The Opinionated Foodie: The Love (or Not) of Food and Everything That Goes with It


Life Is Too Short to Eat Plain Burgers
March 26, 2014, 12:53 am
Filed under: Random Foodie Thoughts | Tags: , ,

Inspired by the husband’s taste buds, supper tonight was a burger, seasoned only with salt. The burger was on a buttered bun slathered with smooth peanut butter. You also had a granny smith apple that had been sauteed in butter and brown sugar. Finally, bacon.

It’s a keeper, my friends. Just fabulous.

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High Hopes Dashed: Baconnaise

I was shopping at Kroger a while back. Just a normal, regular ol’ shopping trip. While looking for the spicy mustard, I came across what could have been a gift from The Lord above.

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Baconnaise.

If a better idea has ever been thought, I am not aware of it.

The line on the bottle states that everything should taste like bacon. Isn’t it the truth? Isn’t bacon the most perfect food in the world? I mean, it’s got flavor, chewiness, crispness, and saltiness. It’s got all the best -ness words!

I had to have it. I bought one for me and a few as gifts. Seriously.

I gave one to a student of mine as a token of my appreciation for all she does for me. She was excited and rightfully so. Baconnaise is bacon in a spreadable fashion. Genius, I say, and she agreed. She later told me that it was great on crackers, and she was planning on broadening her Baconnaise repertoire. I couldn’t wait to start mine.

So, one day I did. At lunch, we were having sandwiches with chips and dip. The Baconnaise was brought to the table. I had to experience this gift from above for myself.

The result? Blech. I think my student told me about the crackers just to be nice. I was pretty sure one bite was enough, and the flavor was one that I figured I would be retasting all day.

Oh, well. If there is anyone who can improve on this idea, do.

I think humanity needs this. Delicious pork in a spreadable form so we can make everything taste like bacon.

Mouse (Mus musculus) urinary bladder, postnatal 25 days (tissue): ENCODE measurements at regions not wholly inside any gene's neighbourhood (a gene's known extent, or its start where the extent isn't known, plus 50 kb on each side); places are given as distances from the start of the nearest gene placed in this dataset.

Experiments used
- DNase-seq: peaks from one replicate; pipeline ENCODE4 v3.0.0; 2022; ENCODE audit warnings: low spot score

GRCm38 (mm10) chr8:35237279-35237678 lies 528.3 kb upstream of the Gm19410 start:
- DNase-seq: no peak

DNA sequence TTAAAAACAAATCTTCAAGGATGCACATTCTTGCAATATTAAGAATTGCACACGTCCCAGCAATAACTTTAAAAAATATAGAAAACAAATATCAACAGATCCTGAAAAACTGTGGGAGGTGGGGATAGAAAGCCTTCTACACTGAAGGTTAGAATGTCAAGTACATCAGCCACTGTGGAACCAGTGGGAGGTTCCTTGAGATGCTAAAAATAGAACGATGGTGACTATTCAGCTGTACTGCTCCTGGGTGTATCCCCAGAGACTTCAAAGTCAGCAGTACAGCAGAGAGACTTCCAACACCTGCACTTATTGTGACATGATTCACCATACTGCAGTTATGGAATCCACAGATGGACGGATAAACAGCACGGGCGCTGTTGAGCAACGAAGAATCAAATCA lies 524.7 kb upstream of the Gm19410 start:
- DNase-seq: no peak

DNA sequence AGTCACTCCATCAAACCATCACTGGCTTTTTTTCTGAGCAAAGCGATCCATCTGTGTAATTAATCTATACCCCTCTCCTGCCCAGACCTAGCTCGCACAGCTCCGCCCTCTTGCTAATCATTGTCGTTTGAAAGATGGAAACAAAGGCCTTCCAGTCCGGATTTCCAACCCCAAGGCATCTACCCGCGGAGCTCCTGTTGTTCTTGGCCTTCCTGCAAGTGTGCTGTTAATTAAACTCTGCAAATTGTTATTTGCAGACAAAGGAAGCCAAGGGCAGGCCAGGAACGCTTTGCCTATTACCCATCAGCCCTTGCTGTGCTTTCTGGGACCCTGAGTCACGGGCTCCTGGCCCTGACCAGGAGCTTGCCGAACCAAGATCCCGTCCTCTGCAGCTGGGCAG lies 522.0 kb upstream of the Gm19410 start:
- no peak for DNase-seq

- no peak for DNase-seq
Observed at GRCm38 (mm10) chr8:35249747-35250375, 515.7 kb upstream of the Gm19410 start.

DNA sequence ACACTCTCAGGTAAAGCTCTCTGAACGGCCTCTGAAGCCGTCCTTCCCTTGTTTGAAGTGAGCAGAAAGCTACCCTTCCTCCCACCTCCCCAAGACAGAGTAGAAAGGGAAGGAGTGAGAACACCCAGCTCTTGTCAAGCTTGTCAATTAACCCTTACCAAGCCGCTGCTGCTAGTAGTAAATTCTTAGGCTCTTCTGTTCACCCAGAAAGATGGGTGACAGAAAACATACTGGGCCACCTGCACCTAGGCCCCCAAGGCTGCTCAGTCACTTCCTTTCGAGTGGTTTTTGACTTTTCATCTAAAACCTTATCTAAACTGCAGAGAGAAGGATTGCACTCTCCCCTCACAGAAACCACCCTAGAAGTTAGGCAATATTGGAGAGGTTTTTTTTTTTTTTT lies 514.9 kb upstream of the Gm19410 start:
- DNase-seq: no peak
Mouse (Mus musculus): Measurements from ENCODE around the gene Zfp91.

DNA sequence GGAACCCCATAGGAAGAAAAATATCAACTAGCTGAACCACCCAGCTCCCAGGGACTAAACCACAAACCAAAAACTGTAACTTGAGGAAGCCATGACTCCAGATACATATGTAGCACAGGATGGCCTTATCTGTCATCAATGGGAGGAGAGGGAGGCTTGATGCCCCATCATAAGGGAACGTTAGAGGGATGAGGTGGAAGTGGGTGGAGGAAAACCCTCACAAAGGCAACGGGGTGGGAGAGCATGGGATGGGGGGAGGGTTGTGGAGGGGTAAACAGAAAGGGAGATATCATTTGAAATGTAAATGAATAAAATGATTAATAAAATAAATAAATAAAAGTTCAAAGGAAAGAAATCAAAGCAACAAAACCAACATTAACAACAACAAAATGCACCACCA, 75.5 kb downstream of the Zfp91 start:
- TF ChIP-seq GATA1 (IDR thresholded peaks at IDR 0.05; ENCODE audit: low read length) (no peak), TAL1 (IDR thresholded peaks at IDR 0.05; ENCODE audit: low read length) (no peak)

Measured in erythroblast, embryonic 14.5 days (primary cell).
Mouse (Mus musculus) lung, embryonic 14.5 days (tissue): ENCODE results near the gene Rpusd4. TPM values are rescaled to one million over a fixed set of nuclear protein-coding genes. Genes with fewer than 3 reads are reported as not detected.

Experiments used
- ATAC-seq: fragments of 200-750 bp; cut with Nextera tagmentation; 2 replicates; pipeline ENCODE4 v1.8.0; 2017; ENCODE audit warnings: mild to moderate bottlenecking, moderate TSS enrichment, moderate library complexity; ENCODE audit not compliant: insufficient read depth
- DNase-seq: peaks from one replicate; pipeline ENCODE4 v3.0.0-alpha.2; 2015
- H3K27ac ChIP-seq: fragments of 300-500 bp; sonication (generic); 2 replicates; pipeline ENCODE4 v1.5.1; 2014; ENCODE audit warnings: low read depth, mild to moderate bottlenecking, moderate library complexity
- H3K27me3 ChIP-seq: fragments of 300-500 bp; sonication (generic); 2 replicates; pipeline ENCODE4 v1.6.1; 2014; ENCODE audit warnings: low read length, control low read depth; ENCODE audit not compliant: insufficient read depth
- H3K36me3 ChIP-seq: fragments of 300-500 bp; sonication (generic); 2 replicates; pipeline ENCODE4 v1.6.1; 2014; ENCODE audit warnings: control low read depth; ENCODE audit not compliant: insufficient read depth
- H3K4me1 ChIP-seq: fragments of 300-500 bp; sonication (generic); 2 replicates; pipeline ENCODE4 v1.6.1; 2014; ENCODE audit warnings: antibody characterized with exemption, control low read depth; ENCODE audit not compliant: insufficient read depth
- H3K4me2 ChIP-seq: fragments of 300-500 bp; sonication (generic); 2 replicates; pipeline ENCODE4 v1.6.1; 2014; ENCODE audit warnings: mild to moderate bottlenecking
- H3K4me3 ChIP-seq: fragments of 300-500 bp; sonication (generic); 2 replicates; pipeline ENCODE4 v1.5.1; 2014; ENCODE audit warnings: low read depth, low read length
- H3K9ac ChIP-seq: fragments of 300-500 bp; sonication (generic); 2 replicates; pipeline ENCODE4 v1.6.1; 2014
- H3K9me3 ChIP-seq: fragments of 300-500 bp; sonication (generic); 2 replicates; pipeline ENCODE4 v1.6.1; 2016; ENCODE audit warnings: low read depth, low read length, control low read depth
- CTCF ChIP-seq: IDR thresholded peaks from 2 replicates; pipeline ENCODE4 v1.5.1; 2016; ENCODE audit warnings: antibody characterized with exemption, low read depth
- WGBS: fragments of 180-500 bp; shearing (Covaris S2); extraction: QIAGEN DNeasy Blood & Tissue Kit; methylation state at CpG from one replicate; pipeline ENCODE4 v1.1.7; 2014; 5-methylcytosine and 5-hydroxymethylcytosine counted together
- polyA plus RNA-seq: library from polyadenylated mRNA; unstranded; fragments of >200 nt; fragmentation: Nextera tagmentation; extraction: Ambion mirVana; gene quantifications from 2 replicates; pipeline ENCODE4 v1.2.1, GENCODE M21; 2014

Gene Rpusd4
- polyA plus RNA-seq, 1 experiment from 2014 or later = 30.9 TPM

Dare to dream…



Two Day Bacon-Wrapped Pork Loin
May 6, 2013, 2:12 am
Filed under: Food I Make | Tags: , , , ,

This recipe is a good one-even if I did it in a unique way.

I found this recipe in Rachael Ray’s magazine. Usually when Rachael’s magazine shows up, I thumb through it, and I throw it in the recycle bin. A few recipes in her December issue, however, were interesting.

Of course, I didn’t have all the fancy ingredients that the recipe called for, and so I made do. I also started it one morning for supper the next day.

Sometimes I like to drag stuff out.

Here is how I did it:
A 1 1/2 pound pork tenderloin
1 1/2 t garlic powder
1 t crushed red pepper flakes
Bacon
Salt and pepper

Combine the garlic and red pepper flakes and sprinkle over the pork. Gently sprinkle the salt and pepper over the pork too-you don’t need a lot of salt here. Wrap the seasoned tenderloin in plastic wrap and place it in a container in the refrigerator all day.
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Go do random things like shop, eat Chinese, and watch mind-numbing TV.

Later that night, about two hours before bedtime, decide it is time to cook the pork. Remove the plastic wrap. Cut several strips of bacon in half. Cover the pork loin with the halved bacon so that the pork is completely covered. Then, transfer the pork to a roasting pan and roast at 350 for 1 1/2 hours.
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After the pork has roasted and your kitchen smells divine, sleepily remove the pork from the oven, allow to cool, place it in a container, and return it to the refrigerator for tomorrow. Go to bed and dream of that smell.
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Around supper time the next day, wrap the pork loin in aluminum foil and warm in a 300 degree oven for about fifteen minutes.
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This pork is unbelievably juicy and the bacon is delicious. Of course, you can wrap anything in bacon and it will be delicious.



The Pioneer Woman’s Breakfast Muffins

Saturday mornings were made for breakfast makin’. The usual fare at our house is pancakes, plain for me followed by chocolate chip for everyone else. A meal of pancakes starts the weekend off right.

This week at work, things were a little quiet as my kids were taking tests, and so I had a little free time to explore my cookbooks. One on the pile to search for new things in was the Pioneer Woman. I love her recipes, hate her show. Regardless, I chose several new recipes to try-a cake, a meatball thingy for bookclub, a chicken wing dish, and a new breakfast dish to try.